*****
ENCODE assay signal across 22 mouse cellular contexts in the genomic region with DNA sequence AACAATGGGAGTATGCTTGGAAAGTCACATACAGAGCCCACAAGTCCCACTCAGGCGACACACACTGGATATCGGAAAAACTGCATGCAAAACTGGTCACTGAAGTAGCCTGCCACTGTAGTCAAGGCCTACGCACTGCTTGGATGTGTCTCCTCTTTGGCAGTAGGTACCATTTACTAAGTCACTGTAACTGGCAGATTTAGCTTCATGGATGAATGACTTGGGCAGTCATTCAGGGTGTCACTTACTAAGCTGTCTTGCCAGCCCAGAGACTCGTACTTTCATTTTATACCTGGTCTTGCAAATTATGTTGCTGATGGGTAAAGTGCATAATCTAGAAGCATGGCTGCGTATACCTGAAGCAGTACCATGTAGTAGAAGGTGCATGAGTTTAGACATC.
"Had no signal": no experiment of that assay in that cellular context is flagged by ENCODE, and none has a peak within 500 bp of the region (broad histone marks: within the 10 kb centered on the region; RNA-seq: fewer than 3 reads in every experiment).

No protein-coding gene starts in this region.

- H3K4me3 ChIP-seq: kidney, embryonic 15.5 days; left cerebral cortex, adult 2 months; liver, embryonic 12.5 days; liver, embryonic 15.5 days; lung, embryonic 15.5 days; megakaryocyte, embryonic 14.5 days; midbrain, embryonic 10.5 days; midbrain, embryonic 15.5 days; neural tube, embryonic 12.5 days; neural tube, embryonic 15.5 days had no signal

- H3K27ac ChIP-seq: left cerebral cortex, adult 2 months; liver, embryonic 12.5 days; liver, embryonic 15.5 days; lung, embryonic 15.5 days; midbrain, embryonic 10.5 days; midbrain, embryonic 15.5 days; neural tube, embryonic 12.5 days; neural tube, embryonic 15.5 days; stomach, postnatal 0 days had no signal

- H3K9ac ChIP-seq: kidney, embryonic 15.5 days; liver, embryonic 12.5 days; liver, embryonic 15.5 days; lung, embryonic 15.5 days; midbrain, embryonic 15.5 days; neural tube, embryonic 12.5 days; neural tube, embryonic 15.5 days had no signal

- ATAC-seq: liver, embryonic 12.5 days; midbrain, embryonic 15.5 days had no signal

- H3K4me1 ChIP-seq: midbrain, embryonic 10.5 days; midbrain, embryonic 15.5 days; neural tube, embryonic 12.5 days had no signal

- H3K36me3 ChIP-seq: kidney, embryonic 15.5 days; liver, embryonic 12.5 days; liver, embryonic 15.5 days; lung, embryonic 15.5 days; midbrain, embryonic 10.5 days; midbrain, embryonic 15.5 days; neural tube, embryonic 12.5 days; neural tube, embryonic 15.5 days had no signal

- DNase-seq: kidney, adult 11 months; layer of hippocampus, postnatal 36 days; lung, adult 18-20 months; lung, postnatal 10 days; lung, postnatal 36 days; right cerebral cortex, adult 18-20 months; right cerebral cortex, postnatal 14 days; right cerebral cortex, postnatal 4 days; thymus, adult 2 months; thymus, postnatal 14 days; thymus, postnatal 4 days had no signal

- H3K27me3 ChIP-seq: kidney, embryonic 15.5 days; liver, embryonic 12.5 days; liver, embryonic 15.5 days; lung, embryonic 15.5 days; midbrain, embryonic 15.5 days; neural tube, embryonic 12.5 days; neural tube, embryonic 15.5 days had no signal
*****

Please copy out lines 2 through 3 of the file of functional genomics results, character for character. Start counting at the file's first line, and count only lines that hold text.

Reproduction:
"Had no signal": no experiment of that assay in that cellular context is flagged by ENCODE, and none has a peak within 500 bp of the region (broad histone marks: within the 10 kb centered on the region; RNA-seq: fewer than 3 reads in every experiment).

No protein-coding gene starts in this region.